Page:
Here’s the latest of our news bulletins from the ongoing crisis at Japan’s Fukushima Daiichi nuclear power plant.

Nuclear Regulation Authority

Shunichi Tanaka, Chairman of Japan’s Nuclear Regulation Authority (NRA) said this week that the agency will no longer accept applications from nuclear power operators hoping to extend the lifetime of reactors 30 years or older, until new safety regulations are compiled and go into effect in July. The government had already required operators of aging reactors to conduct safety assessments, but now all existing reactors will be expected to meet numerous new requirements before being allowed to restart.

Those requirements, most of which were announced this week and last, will make it more difficult for Prime Minister Shinzo Abe’s Liberal Democratic Party (LDP) to restart the country’s idled reactors within three years, as they had hoped. The NRA’s Tanaka noted, “In terms of earthquakes and tsunamis, I’m sure our safety standards will be the toughest in the world,” and reiterated his view that the LDP’s three-year plan is too ambitious. Nuclear power analyst Tom O’Sullivan agreed, saying, “It is unlikely that any of the idled reactors will restart prior to September due to ongoing investigations of seismic issues at certain plants and due to the fact that safety standards have still not been finalized by the NRA. Local approvals will also be necessary for restarts, adding a further layer of complication.” The majority of the public does not support long-term use of nuclear power in Japan.

The updated rules include safety requirements that operators provide a secondary control room in case the first is destroyed or cannot be accessed because of high radiation levels; installation of filtered vents to prevent massive releases of radioactive materials into the environment; and retrofitting of plants to protect against earthquakes, tsunamis, and terrorist attacks. Before the Fukushima disaster, the government allowed utilities to essentially police themselves, permitting them to decide whether or not they needed to prepare for earthquakes or tsunamis. Some of those preparations had a hefty price tag, and the companies insisted that such natural disasters were so unlikely that they weren’t worth planning for. They were wrong.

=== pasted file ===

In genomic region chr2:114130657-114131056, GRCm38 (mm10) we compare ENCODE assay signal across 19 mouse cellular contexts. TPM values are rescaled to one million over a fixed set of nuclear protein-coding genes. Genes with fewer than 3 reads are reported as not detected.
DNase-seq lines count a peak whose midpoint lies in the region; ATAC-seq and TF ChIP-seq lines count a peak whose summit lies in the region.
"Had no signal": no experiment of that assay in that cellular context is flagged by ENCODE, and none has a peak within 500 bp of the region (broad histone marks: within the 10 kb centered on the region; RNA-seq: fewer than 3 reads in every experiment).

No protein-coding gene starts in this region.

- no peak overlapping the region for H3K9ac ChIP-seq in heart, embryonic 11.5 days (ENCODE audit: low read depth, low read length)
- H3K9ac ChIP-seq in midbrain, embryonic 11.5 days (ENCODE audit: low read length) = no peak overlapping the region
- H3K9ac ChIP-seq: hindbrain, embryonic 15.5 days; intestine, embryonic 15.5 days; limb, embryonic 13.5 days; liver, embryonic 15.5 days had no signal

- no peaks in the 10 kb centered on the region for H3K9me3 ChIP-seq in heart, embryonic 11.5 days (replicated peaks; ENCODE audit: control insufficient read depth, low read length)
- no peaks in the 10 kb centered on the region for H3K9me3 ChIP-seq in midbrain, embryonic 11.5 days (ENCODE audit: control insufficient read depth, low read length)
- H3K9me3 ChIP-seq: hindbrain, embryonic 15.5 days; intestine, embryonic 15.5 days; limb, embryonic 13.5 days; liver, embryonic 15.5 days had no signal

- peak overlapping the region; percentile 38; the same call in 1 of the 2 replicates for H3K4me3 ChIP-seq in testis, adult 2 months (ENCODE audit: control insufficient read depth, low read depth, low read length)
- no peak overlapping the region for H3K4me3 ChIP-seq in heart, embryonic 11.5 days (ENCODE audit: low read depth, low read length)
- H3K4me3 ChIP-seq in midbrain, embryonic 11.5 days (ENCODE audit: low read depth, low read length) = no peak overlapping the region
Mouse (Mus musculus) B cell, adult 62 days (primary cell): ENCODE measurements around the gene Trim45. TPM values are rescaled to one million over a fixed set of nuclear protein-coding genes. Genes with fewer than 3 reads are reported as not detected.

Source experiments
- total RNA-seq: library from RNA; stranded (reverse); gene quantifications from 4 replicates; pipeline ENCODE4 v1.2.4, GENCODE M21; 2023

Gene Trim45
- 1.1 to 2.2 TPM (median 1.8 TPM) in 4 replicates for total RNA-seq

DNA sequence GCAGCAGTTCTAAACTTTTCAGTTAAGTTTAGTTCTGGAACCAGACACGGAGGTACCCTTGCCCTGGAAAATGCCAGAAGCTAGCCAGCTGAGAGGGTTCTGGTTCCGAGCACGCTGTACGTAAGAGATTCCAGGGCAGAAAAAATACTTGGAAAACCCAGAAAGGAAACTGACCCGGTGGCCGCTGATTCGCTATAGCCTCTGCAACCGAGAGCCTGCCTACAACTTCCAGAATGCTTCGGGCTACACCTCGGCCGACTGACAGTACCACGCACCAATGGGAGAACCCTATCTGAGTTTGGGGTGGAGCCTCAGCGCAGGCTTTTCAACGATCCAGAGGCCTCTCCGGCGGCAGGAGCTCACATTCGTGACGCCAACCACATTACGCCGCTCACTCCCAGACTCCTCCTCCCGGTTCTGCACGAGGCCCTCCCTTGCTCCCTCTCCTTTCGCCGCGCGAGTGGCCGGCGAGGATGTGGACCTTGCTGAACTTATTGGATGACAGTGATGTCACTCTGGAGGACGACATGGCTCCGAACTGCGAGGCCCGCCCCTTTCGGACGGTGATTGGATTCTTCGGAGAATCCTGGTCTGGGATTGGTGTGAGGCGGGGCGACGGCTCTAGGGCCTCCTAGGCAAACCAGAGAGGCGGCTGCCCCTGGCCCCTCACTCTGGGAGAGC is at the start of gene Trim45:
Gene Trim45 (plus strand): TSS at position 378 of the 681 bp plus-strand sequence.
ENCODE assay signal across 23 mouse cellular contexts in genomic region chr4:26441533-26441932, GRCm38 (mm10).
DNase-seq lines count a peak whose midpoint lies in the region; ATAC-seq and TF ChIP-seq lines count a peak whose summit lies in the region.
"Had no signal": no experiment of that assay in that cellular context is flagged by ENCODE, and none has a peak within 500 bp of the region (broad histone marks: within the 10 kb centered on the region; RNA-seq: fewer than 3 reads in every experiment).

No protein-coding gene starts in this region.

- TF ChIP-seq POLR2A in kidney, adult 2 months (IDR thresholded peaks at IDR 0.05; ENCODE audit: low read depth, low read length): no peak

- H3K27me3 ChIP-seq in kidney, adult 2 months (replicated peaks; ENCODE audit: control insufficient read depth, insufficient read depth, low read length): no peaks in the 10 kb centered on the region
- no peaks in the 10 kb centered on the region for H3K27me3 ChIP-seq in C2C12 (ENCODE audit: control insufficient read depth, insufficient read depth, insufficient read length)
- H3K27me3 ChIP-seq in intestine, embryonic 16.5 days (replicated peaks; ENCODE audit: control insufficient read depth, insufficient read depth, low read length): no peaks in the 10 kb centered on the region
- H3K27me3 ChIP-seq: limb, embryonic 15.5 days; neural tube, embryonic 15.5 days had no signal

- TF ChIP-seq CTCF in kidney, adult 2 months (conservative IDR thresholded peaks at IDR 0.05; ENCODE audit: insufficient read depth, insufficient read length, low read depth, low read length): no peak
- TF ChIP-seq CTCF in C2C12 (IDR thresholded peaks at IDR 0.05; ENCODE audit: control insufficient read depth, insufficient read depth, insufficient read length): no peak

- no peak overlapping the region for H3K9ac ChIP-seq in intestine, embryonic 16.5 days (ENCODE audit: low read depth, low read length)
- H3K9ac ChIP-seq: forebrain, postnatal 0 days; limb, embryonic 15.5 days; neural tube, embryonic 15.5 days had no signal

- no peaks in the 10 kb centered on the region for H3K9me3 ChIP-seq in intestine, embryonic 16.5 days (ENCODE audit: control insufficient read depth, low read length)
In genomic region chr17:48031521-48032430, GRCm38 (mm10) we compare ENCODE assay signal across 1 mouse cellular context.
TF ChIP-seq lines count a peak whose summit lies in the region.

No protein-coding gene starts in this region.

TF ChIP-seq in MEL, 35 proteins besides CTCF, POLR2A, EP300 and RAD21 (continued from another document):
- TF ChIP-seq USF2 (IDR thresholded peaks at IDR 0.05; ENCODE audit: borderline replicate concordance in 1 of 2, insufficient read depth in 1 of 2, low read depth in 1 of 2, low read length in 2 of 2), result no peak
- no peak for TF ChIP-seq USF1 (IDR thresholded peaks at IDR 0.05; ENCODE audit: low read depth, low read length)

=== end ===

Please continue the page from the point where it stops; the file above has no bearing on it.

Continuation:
Perhaps most significantly, the NRA said that it will now expressly prohibit nuclear reactors and associated safety equipment from being built on active seismic fault lines. The agency is changing the definition of “active” from that which moved within the last 120,000 to 130,000 years to any movement within the last 400,000 years. Experts say that numerous reactors across Japan could be affected, and in depth tests will need to be conducted to ensure their operability under the new regulations. Previously, the government presented guidelines on reactor placement, but they were non-binding suggestions. The new regulations are called standards rather than guidelines.